George Pratt Shultz was an American economist, businessman, diplomat and statesman.
67 Facts About George Shultz
George Shultz served in various positions under two different Republican presidents and is one of the only two persons to have held four different Cabinet-level posts, the other being Elliot Richardson.
From 2011 to 2015, George Shultz was a member of the board of directors at Theranos, misleading investors into investing in the company's fraudulent technology and going so far as pressuring his whistleblower grandson to remain silent about his accusations.
George Shultz taught at MIT from 1948 to 1957, taking a leave of absence in 1955 to take a position on President Dwight D Eisenhower's Council of Economic Advisers.
In that role, George Shultz supported the Nixon shock, which sought to revive the ailing economy in part by abolishing the gold standard, and presided over the end of the Bretton Woods system.
George Shultz left the Nixon administration in 1974 to become an executive at Bechtel.
George Shultz pushed for Reagan to establish relations with Soviet leader Mikhail Gorbachev, which led to a thaw between the United States and the Soviet Union.
George Shultz opposed the US aid to Contras trying to overthrow the Sandinistas by using funds from an illegal sale of weapons to Iran.
George Shultz retired from public office in 1989 but remained active in business and politics.
George Shultz served as an informal adviser to George W Bush and helped formulate the Bush Doctrine of preemptive war.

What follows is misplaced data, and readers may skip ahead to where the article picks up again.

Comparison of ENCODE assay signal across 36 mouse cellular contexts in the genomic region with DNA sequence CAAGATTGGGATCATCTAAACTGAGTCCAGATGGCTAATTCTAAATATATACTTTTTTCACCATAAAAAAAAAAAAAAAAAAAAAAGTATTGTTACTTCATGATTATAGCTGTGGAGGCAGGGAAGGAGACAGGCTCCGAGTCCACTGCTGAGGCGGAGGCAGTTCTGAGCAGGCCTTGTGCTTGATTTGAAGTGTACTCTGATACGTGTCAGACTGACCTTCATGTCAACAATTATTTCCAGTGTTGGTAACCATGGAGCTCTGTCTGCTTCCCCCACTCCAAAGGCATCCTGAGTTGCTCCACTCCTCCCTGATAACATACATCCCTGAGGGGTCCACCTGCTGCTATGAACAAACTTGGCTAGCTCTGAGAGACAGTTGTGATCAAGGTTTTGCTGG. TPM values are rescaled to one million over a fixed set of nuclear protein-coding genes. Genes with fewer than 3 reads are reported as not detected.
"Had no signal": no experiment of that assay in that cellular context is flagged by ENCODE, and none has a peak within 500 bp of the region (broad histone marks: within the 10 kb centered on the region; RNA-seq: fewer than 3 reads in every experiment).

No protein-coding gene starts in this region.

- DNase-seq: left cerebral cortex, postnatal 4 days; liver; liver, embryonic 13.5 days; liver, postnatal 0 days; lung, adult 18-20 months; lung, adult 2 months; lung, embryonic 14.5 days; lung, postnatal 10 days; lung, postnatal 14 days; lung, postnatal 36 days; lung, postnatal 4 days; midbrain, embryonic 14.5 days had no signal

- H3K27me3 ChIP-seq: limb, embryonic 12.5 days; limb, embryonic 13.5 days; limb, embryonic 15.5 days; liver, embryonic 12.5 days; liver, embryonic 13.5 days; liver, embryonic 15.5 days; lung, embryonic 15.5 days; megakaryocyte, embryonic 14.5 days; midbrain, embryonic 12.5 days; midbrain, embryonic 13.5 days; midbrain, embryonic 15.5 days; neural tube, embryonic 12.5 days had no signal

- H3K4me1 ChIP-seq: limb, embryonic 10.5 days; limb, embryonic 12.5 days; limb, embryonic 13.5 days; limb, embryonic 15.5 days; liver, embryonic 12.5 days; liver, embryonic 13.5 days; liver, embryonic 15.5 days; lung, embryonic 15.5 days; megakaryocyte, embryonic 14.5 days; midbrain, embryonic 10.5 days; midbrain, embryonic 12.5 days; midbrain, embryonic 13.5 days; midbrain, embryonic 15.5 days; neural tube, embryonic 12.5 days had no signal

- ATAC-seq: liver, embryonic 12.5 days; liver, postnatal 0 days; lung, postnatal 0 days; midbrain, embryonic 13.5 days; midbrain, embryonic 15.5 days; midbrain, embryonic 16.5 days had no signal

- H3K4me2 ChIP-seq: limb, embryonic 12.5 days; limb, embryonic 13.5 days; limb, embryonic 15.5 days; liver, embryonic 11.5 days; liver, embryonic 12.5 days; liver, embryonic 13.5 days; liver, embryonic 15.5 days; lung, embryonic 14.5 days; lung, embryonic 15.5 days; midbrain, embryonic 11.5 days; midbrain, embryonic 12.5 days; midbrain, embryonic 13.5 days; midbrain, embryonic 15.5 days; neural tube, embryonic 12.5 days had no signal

George Shultz served on the Global Commission on Drug Policy, California Governor Arnold Schwarzenegger's Economic Recovery Council, and on the boards of Bechtel and the Charles Schwab Corporation.
George Shultz was a member of the Hoover Institution, the Institute for International Economics, the Washington Institute for Near East Policy, and other groups.
George Shultz was a prominent and hands-on board member of Theranos, which defrauded more than $700 million from its investors before it collapsed.
George Shultz was born December 13,1920, in New York City, the only child of Margaret Lennox and Birl Earl George Shultz.
George Shultz's great-grandfather was an immigrant from Germany who arrived in the United States in the middle of the 19th century.
Contrary to common assumption, Shultz was not a member of the Pratt family associated with John D Rockefeller and the Standard Oil Trust.
In 1938, George Shultz graduated from the private preparatory boarding high school Loomis Chaffee School in Windsor, Connecticut.
From 1942 to 1945, George Shultz was on active duty in the US Marine Corps.
George Shultz was an artillery officer, attaining the rank of captain.
George Shultz was attached to the US Army 81st Infantry Division during the Battle of Angaur.
In 1949, George Shultz earned a PhD in industrial economics from the Massachusetts Institute of Technology.